ESG Embodies the Long Arc of Corporate Integrity
Art Stewart, MPM
ESG is the new embodiment of the fuller arc of Corporate Integrity practice.
From the old CSR we move into the newer, broader ESG. Today's more mature and rapidly advancing ESG practices are rooted in SRI (Socially Responsible Investing), impact investing, and purpose informed funds and trusts. The family enterprise sector along with their family offices have also played a role from having historically been guided by investment thesis aligned with family legacy values.
Short memories leave out the history of this journey; it didn’t happen overnight. Indeed, ESG is now becoming embedded in due diligence process and the analytical mindset of the investor, audit, CFO, risk management class. “CSR”, “sustainability”, TBL (triple bottom line) and all the other axioms are insufficient to convey the changed place now held for ESG in corporate lifecycle management and value creation. Welcome to the next wave: A new “ESG”.
Sometimes big changes can arrive quietly, gaining momentum out of emerging consciousness and then suddenly triggering a ‘movement.’ So now we watch with both skepticism and hopeful assurance more indications of a rising consciousness by markets, market institutions, corporate leadership, and trusted advisory professionals. Will they effectively converge with the advanced approaches long advocated by the collective brains and curated knowledge behind the many global frameworks and standards communities?
There’s a lot of smoke and ESG noise out there. No wonder CEOs and their C-suite deputies – as well as their Boards, advisors, investors-shareholders, and stakeholders - are clamoring to make sense of it for their unique context. The big reveal is that you don't need to bite off more than you need to chew. ESG is not one size fits all. It is also not limited to publicly-traded entities. Privately-held and family-owned enterprises will increasingly find good business reasons to prudently establish their ESG platform as a means to achieving a higher state of durable competitiveness.
If any one factor is immediately felt the most in this ESG wave, it is the advanced technology-driven metrics and analytical capabilities that are changing what’s required for competitive engagement. It’s now expected that you increase conformance to any number of transparency and accountability functions requiring investments in people, resources and dollars.
What Was Once for Public is Now for Private
It's a myth to believe that only publicly-traded companies need to attend to ESG matters. The standards and expectations that have been perfected by trial and error in the public markets are filtering through to large and midcap privately- and family-held enterprises. Performance on ESG indicators is becoming an innate filter through which stakeholder assessments are made for everything from supplying a leading sourcing company customer to aligning systems and processes in a JV, acquisition or merger. ESG outcomes are increasingly core to company valuation calculations and even create premium value-adds when based on hard assets.
As the risk landscape broadens to include new insurance liabilities, culture and human capital ecosystems, DEI&B challenges, Board evolution, and the convergence of politics-public policy and business, more privately-held companies will find it necessary to implement a proportionate ESG operational strategy so that they are ideally poised for their next pursuit.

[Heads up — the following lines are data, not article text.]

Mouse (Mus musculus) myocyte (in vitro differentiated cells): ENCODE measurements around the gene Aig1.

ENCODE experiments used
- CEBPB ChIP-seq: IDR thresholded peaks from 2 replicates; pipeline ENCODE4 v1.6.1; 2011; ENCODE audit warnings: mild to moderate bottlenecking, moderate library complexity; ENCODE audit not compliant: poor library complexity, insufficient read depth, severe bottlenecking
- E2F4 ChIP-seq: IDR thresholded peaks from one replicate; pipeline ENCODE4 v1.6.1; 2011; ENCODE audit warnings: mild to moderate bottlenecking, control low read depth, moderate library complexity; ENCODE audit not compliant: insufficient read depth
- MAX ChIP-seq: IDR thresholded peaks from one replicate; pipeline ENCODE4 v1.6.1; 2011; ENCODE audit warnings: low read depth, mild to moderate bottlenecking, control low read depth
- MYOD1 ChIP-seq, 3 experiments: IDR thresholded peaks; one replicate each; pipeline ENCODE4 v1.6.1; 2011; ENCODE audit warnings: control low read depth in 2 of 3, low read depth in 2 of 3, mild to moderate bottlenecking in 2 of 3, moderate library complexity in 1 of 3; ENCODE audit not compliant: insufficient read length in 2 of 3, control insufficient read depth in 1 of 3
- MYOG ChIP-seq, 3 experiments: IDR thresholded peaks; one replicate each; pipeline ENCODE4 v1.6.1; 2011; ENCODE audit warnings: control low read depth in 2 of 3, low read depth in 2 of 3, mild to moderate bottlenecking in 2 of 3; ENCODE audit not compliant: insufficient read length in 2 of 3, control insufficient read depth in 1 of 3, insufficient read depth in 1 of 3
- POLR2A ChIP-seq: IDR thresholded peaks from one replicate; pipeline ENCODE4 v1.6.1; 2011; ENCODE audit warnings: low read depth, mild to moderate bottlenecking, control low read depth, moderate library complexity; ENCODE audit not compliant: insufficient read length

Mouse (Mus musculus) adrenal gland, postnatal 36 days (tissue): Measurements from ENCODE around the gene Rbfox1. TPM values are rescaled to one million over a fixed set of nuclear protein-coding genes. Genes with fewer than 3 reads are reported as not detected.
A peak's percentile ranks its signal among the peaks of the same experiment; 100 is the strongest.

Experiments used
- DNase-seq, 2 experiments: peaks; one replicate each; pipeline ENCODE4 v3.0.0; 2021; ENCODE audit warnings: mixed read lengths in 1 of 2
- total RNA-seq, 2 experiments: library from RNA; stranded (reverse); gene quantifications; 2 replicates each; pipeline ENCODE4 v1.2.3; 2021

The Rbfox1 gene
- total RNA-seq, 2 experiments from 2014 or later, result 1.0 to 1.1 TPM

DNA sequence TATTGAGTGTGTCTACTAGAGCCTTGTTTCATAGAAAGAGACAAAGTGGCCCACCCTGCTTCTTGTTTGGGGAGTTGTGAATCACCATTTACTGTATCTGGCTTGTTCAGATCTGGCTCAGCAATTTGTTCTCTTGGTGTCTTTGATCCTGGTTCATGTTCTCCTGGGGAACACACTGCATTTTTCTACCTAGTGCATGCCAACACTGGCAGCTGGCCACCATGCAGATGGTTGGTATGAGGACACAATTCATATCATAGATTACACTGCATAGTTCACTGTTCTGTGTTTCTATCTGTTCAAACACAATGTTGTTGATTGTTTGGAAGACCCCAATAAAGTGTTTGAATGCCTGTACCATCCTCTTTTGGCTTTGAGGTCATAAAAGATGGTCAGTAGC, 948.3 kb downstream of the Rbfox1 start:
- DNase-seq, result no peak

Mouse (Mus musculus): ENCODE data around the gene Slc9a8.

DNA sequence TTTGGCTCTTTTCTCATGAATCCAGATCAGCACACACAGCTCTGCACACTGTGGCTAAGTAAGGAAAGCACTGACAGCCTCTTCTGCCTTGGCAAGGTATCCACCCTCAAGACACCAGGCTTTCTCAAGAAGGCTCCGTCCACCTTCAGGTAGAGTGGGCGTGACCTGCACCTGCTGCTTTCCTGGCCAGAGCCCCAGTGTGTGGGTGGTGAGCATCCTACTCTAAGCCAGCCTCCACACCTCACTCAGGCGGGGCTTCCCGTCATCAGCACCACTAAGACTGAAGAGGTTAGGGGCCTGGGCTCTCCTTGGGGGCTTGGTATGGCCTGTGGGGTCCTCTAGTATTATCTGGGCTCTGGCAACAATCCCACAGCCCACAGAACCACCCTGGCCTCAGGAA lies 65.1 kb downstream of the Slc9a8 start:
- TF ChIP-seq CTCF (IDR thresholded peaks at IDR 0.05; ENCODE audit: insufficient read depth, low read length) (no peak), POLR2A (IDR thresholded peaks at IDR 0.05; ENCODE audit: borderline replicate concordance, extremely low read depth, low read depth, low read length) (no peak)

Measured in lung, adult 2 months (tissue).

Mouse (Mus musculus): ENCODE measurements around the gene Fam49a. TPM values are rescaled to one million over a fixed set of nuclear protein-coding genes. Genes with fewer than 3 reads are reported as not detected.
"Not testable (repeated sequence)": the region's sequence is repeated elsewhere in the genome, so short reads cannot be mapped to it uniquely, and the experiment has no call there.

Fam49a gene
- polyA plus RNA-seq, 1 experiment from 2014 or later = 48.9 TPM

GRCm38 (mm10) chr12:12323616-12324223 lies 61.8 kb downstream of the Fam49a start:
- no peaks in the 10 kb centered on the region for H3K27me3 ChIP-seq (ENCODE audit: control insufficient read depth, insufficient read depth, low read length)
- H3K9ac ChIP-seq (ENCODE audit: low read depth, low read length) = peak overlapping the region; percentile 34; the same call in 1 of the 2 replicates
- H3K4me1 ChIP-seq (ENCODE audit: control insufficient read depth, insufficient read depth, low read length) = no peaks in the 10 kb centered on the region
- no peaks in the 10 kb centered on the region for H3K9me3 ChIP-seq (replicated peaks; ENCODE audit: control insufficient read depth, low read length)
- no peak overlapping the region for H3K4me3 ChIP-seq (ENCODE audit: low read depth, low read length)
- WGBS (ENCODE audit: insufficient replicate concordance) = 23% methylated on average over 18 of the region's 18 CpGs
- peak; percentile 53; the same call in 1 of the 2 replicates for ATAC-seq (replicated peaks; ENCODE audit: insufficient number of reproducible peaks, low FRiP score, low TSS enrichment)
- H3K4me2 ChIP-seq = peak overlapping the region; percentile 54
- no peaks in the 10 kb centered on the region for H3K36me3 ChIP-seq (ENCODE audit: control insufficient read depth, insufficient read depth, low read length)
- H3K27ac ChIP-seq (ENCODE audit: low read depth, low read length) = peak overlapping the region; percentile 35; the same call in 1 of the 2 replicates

It is also worth noting that markets and regulators are under greater pressure and scrutiny themselves to measure the real materiality impact of any responsibility inputs on direct top and bottom-line performance – whether revenue, calculated and validated material risk reductions, operational and in-market innovations, resilience building initiatives or a deepening customer engagement lifecycle.
So why mention all of this?
Because the noise of the market drowns out what’s really going on: ESG is broadening beyond its domain of origin in financial and investment markets while upholding its foundational premise that organizations must execute responsibility-compliant practices (inputs) that can be defensibly measured against their direct material impact on top and bottom-line performance.
What is old becomes new again.
This time it may actually prove to be different. A wave of federal initiatives and incentives from other sources also includes stepped up SEC activity to improve policing of standards and of the industry. Soon more leadership visions, management models, competitive IP, and customer-stakeholder value plays will seek to maximize enterprise profitability through a lens of greater consciousness about purpose and value creation. SIP
What is ESG?
ESG embodies the worldview, policies, and business practices (behavior) of an organization, its leaders and Board that have a direct impact on value creation.
ESG may include environmental factors such as climate change and natural resource utilization, social issues like human capital management, product safety, and data security, or governance matters such as diversity, executive compensation, and tax transparency.
ESG concerns are unique to every organization, becoming relevant or material depending on the various contexts in which a company operates. A financial services firm might be concerned about personnel ethics and cyber security while a food and beverage
manufacturer will be focused on sourcing raw materials and the velocity-throughput of its supply chain.
What concerns in your world fall within the new ESG terrain?